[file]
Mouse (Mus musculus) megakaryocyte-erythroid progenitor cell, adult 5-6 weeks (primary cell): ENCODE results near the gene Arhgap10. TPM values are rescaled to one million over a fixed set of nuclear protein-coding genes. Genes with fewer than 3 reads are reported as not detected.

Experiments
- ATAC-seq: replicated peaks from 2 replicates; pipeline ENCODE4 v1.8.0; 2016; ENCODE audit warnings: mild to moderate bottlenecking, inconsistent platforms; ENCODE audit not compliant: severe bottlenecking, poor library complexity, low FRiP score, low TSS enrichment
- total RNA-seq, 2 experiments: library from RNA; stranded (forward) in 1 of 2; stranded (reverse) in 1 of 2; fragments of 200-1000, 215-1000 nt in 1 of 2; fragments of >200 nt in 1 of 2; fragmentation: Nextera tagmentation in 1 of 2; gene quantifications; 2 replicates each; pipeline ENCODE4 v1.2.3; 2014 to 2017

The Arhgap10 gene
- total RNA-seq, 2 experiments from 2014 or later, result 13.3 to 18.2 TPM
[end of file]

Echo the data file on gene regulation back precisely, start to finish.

Mouse (Mus musculus) megakaryocyte-erythroid progenitor cell, adult 5-6 weeks (primary cell): ENCODE results near the gene Arhgap10. TPM values are rescaled to one million over a fixed set of nuclear protein-coding genes. Genes with fewer than 3 reads are reported as not detected.

Experiments
- ATAC-seq: replicated peaks from 2 replicates; pipeline ENCODE4 v1.8.0; 2016; ENCODE audit warnings: mild to moderate bottlenecking, inconsistent platforms; ENCODE audit not compliant: severe bottlenecking, poor library complexity, low FRiP score, low TSS enrichment
- total RNA-seq, 2 experiments: library from RNA; stranded (forward) in 1 of 2; stranded (reverse) in 1 of 2; fragments of 200-1000, 215-1000 nt in 1 of 2; fragments of >200 nt in 1 of 2; fragmentation: Nextera tagmentation in 1 of 2; gene quantifications; 2 replicates each; pipeline ENCODE4 v1.2.3; 2014 to 2017

The Arhgap10 gene
- total RNA-seq, 2 experiments from 2014 or later, result 13.3 to 18.2 TPM